The Ace of Pentacles, or the Ace of Coins, is traditionally represented as a single pentacle, or coin. It's symbology is simple, it has the element of earth and a numerological value of 1. In numerology the 1 represents both rank and beginning. The Ace of Pentacles could symbolise one's most prized, or valuable, possession e.g. a car, a home etc. As a beginning it could represent a new job, income source or investment.

© Phuture Me Ltd 2010-2018. All rights reserved.

THE PICTORIAL KEY TO THE TAROT

By Arthur Edward Waite (1911)

A hand issuing, as usual, from a cloud holds up a pentacle. Divinatory Meanings: Perfect contentment, felicity, ecstasy; also speedy intelligence; gold. Reversed: The evil side of wealth, bad intelligence; also great riches. In any case it shews prosperity, comfortable material conditions, but whether these are of advantage to the possessor will depend on whether the card is reversed or not.

Related Tarot Cards

Ace of Wands Tarot card meaning and interpretation Ace of Swords Tarot card meaning and interpretation Ace of Cups Tarot card meaning and interpretation
The Magician Tarot card meaning and interpretation The Wheel of Fortune Tarot card meaning and interpretation The Sun Tarot card meaning and interpretation

© Phuture Me Ltd 2018. All rights reserved.

Close

Ten of Wands, Rods or Batons, Tarot card meaning and interpretation

The 10 of Wands marks the completion of one, or many, cycles within the element of Fire and the beginning of a new cycle. The element of Fire, represented by the Suit of Wands, symbolises energy, passion and drive. It is the fire that burns in the home and within the engines of our transport and industry. The 10 of Wands is a collection, or a gathering together, of projects and jobs in the home or the work place for the purpose of moving ahead on something new. Smaller projects or plans maybe the individual blocks of a much larger and more ambitious project which is what the 10 of Wands symbolises. The 10s in tarot tend to include more than one person unlike the solitary natured 9s and this card's appearance is more likely to suggest a collective effort rather than an individual one.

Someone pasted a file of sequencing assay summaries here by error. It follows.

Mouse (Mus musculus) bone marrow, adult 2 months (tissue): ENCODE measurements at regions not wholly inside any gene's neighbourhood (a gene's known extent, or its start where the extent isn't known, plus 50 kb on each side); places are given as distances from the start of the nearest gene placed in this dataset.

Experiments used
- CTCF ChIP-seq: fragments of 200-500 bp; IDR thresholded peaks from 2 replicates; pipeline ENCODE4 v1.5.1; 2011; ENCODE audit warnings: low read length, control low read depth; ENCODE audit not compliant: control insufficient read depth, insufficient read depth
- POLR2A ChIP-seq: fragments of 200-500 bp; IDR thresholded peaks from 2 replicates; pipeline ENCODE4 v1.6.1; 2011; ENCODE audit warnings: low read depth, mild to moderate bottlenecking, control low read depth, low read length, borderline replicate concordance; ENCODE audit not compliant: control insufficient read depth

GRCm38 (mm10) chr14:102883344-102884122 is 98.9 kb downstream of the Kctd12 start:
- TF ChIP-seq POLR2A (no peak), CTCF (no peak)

Numerology reduces 10 to a 1 (1+0=1) and this connects Tarot's 10s to its Aces. The difference being that the Ace symbolises something entirely new without any prior existence. The 10 also has the symbology of something new but built upon one or more previous cycles.

The artist of the the Rider Waite Smith (RWS) deck, Pamela C. Smith, has taken her inspiration for the 10 of Wands from oldest known 78 card Tarot deck's 10 Of Swords. The Sola Busca Tarot depicts a man placing 10 swords in a bag attached to a manger ring on a wall, his body is in the same position with his head down. In 1907, two years prior to the publication of the RWS deck, the British Museum received photographs of the complete Sola Busca tarot deck which they put on display in London where Waite and Smith were based. Many details from this old deck have been re-used in the RWS, the 3 Of Swords being almost identical. This symbolic theme of the collectiveness of the number 10 was passed over for the RWS 10 of Swords in favour of the 10 of Wands but it is worth remembering these alternative interpretations when intuitively feeling for the correct meaning and interpretation of either of these cards. The image depicted in the RWS 10 of Wands often gives an initial impression of a man struggling to pick up and carry 10 long sticks which leads to the common interpretation of being overburdened or having taken on too many projects at the same time.

The 10 of Wands, 10 of Rods or 10 of Batons, is a card of heavy burdens, long term ambitions and large projects. The element here is Fire which relates to energy, drive, home, community and work. The number 10 in numerology, like the 1, is symbolic of something new but different because it is built upon something else, something that already exists.